Let me briefly try to set the context in which these amendments are being considered. This is an issue that goes to trans and women’s rights. It is a year since I was elected as chair of the all-party parliamentary group on global LGBT+ rights, which is the only LGBT rights APPG. While the title of the group is not meant to exclude the domestic LGBT rights agenda, it is a statement about where the focus should be, given our astonishing legal and societal progress for LGB people in the UK over the last two or so decades—progress of which I am a personal and fortunate beneficiary.
When I put it in the language of my first profession, the war on these issues had been won, and we were really in the business of rounding up the prisoners—tidying up. Much of that tidying related to the complexities generated by enabling trans people also to be able to enjoy the freedom to live their lives as they wished. The trans agenda understandably became the dominating issue for the British LGBT rights lobby in our civil society. By 2018, with the publication of the LGBT action plan and the consultation on reform of the Gender Recognition Act 2004, the direction of travel looked set fair for trans people to be able to enjoy those rights and live their lives as they wished.
However, to say that there has been a change of climate for trans people since my right hon. Friend the Paymaster General, who is guiding this Bill through the House, lost her responsibilities for equalities is something of an understatement. There is going to be no change to the Gender Recognition Act; self-identification, which is the global gold standard for rights in this area, is going to have to wait; and gender identity services, now acknowledged to be grossly underfunded, with enormous demand on them, are now under well-funded legal assault as well.
We currently face a situation where trans people feel under a full-on attack, yet if one listened to their lordships who were making the case for this amendment, one would have thought it was the other way round. The proponent of these amendments said in the other place:
“We are currently faced with a full-on attack on women’s sex- based rights—a misogynistic and bullying campaign which seeks to diminish women’s rights in the name of the rights of trans people.”—[Official Report, House of Lords,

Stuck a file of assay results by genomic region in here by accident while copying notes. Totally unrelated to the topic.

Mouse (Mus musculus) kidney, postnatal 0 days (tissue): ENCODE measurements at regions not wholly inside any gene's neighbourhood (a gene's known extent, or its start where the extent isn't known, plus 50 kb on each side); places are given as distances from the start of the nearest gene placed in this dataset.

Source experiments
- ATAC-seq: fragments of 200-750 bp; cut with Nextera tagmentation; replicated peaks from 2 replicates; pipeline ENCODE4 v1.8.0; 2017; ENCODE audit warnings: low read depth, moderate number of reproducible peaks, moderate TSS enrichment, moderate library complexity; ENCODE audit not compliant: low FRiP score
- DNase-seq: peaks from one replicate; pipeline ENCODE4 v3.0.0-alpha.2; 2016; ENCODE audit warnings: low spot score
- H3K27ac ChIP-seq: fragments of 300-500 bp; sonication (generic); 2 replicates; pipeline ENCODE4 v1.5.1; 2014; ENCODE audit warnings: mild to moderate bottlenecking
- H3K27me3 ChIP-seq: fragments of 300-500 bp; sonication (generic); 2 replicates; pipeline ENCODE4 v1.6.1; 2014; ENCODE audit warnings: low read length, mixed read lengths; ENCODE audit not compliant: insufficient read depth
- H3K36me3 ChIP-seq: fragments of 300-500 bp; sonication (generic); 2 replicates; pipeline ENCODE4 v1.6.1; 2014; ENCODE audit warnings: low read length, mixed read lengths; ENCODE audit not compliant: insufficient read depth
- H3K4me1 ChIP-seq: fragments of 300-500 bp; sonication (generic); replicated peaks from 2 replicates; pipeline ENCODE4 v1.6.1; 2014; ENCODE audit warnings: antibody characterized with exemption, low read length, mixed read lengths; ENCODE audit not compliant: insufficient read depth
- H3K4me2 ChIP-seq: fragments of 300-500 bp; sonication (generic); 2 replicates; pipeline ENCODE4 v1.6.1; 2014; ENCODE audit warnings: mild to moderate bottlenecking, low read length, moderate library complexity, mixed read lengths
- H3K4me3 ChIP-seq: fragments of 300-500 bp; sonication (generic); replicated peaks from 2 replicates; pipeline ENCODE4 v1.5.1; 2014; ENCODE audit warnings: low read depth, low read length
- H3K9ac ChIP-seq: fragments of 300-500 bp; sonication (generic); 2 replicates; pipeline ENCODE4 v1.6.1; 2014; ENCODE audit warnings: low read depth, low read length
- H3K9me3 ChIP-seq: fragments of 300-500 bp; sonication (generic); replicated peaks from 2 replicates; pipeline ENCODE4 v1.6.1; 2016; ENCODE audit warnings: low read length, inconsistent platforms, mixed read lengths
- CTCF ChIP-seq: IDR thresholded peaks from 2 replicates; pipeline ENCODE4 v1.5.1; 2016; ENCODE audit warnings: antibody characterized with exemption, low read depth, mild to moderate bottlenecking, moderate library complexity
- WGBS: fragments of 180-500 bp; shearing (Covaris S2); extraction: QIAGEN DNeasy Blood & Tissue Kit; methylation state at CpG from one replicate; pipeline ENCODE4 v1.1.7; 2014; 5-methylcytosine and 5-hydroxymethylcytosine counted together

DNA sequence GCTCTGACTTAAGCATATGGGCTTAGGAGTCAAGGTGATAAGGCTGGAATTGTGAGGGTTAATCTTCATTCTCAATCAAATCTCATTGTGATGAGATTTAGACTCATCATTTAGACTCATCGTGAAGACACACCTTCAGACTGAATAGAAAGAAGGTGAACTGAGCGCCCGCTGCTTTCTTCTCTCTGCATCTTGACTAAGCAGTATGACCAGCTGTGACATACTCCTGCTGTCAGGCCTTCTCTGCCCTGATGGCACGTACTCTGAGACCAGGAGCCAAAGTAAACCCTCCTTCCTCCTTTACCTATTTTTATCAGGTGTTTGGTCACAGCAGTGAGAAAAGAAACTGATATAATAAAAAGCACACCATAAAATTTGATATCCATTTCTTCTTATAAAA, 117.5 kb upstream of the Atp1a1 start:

I want to gently suggest that my noble Friend Lord Lucas turn the board around and see what the perspective is from the other side. The context is wild and exaggerated threats about the position of women’s rights from trans people. For example, his colleague in the other place, the noble Baroness Fox of Buckley, said:
“What is a threat to women is a particular brand of trans identity ideology. That does threaten women, but that is not the same as trans people.”—[Official Report, House of Lords,
I look forward to hearing the explanation of that, because what trans people are seeing is The Times newspaper —the newspaper of record in the United Kingdom—carrying 250 stories of this kind, generally without satisfactory supporting evidence.
We have this amendment in a Bill that deals with the maternity leave arrangements of one woman who happens to be the Attorney General. A debate in this House and the other place suddenly came out of nowhere, generating the most extraordinary amount of interest and passion for an entirely technical correction of an anomaly in ministerial maternity leave arrangements. Sitting behind the passion engaged on this are agendas, which are in public for those who are taking an interest—principally the trans community—of the Heritage Foundation and the LGB Alliance, which, if one examines its followers on Twitter, does not seem to have a huge wider interest in the subject of LGBT rights. They are hearing an agenda being used, which we heard only yesterday from Donald Trump in his address to the Conservative Political Action Conference, exploiting the issue of a potential threat to women’s sports, which need to be rescued from this threat. We know that, under the Equality Act 2010 in the United Kingdom, it is for sports administrators to make reasonable decisions to protect the integrity of their sports. These threats, in reality, do not exist.
What I want to say to trans people and their supporters is that today is not the ground on which we should stand. An innocuous sounding amendment in a tiny, technical Bill aimed at resolving the Attorney General’s maternity leave is not the place to have the fight around the principle. But there is a principle engaged here about gender-neutral language, and we have work to do to make it clear that trans rights do not come at the expense of women’s rights. We can perfectly well have both. Women’s rights must be protected, and reasonable provision must be made to protect women from threats that are real and evident. In reality, trans women pose no threat to women, but we do have those issues to address.
I therefore support the Government in accommodating this amendment, which has, to a degree, been forced upon them. But this necessary compromise must not undermine the position of the Government and what I believe to be the decent, caring majority in both Houses of Parliament who want to see trans rights properly established.